Biology / Science

The first giant

If you’re keeping up with your dinosaur news, you’ve probably heard about Ingentia prima already: the earliest known giant dinosaur, a herbivorous sauropodomorph that lived in the Triassic Period. It’s not quite the quintessential sauropod you might be conjuring up in your imagination (long live Brontosaurus), with a shorter neck and less pillar-like legs, but you can see the relationship from the morphology.

The bones were found in Argentina, and the reconstruction is based on two specimens: the type specimen (the one which is used as a reference for all other specimens) and another. It’s amazing what they’ve managed to infer from what we have, if you look at the skeleton drawn out in the image below — the red parts are the type specimen, the orange parts appear in both the type specimen and the other skeleton, and the yellow parts are from the other skeleton alone.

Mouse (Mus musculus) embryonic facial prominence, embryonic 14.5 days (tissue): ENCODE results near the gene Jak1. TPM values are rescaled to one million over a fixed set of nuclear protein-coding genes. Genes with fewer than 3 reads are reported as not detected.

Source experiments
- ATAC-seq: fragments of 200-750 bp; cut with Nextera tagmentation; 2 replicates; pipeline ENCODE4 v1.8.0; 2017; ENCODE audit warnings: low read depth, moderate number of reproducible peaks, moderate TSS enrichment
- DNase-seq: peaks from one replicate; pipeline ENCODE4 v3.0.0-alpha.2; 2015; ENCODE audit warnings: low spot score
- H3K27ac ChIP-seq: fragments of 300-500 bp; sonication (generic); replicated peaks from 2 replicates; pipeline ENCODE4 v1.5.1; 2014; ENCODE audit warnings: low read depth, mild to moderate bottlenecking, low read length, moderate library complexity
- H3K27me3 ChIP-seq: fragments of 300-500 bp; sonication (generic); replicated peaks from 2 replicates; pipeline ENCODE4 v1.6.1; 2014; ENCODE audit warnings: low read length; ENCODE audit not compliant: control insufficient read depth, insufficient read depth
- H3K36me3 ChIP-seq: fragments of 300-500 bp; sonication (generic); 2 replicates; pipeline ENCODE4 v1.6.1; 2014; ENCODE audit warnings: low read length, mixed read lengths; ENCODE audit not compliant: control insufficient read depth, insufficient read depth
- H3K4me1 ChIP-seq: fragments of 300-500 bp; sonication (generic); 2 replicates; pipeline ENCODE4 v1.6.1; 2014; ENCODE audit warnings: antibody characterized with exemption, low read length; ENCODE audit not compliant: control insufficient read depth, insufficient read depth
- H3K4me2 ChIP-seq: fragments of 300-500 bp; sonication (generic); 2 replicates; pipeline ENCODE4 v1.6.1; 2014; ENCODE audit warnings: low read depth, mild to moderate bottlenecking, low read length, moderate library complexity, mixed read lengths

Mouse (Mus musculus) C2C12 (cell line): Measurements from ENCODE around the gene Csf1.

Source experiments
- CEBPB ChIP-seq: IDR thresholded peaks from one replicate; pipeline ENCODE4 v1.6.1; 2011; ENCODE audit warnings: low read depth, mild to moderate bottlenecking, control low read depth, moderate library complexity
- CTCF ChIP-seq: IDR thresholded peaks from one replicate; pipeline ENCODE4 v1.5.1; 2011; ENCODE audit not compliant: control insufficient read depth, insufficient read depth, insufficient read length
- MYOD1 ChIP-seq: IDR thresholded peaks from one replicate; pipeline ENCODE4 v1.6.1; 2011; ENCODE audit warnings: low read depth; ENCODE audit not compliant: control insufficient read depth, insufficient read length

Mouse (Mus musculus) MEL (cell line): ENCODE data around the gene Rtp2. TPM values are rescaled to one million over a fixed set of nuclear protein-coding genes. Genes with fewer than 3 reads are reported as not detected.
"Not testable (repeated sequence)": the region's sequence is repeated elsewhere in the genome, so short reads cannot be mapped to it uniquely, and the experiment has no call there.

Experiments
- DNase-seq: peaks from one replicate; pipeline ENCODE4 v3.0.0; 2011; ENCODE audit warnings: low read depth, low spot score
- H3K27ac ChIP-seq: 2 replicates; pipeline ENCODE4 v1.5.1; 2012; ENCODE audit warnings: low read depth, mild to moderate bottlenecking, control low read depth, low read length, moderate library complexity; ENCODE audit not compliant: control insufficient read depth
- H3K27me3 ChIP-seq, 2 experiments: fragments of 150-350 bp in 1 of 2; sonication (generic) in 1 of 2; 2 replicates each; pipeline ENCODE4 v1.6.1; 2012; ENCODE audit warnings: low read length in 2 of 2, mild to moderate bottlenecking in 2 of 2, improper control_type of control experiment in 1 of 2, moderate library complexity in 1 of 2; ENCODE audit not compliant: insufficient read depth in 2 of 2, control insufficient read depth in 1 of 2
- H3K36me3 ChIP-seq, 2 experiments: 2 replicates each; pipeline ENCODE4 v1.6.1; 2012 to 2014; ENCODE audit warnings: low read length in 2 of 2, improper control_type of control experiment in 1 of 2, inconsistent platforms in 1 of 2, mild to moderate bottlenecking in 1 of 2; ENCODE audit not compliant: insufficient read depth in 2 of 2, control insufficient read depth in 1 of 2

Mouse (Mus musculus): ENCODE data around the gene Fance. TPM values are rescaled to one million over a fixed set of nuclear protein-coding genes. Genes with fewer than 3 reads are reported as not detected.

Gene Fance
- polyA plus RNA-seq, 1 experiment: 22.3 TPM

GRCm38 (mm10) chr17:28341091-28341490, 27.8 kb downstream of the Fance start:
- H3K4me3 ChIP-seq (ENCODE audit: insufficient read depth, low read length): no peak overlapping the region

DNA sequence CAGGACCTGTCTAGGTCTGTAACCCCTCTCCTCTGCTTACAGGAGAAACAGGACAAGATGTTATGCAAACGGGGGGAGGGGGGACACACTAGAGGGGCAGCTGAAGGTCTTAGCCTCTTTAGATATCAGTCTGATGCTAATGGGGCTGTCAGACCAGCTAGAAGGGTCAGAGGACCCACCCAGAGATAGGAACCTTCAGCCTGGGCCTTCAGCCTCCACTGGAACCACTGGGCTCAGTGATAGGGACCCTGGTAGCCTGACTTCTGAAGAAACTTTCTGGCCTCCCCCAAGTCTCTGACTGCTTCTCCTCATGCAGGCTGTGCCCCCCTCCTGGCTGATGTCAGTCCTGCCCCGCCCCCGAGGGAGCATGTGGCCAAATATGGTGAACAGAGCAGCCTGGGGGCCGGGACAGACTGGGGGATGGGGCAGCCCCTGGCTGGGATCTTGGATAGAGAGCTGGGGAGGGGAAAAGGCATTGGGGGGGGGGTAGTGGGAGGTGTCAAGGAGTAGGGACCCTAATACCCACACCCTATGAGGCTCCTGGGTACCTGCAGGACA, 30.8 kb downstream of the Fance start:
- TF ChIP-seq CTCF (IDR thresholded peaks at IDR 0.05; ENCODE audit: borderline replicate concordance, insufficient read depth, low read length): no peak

From that, scientists have revealed a ton of information: Ingentia prima‘s eating habits, of course, but also the fact that it had air-filled spaces in its skeleton (yes, like a bird) which allowed it to grow so large while also staying cool and not, you know, collapsing under its own enormous weight.

We have plenty of big dinosaurs, but none of the giants came earlier than this. Eat your heart out, T-rex!

2 thoughts on “The first giant

  1. But all the white stuff they’re just extrapolating, aren’t they? how do we know it doesn’t have a much longer neck (or did the almost-everyone-has-7-vertebrae thing apply already), how do we know it has those sorts of hips?


    • I’m tempted to do a whole follow-up post on this! But basically it’s through comparative anatomy. Some things are highly conserved, so you know what will be connected to the bones you have, and from the shapes of what you have you know the shape of what’s connected to them, etc. The position you find the bones in also helps, if the skeleton remained articulated when it fossilised — even if parts have been damaged or worn away, you know where things lie in relation to each other.


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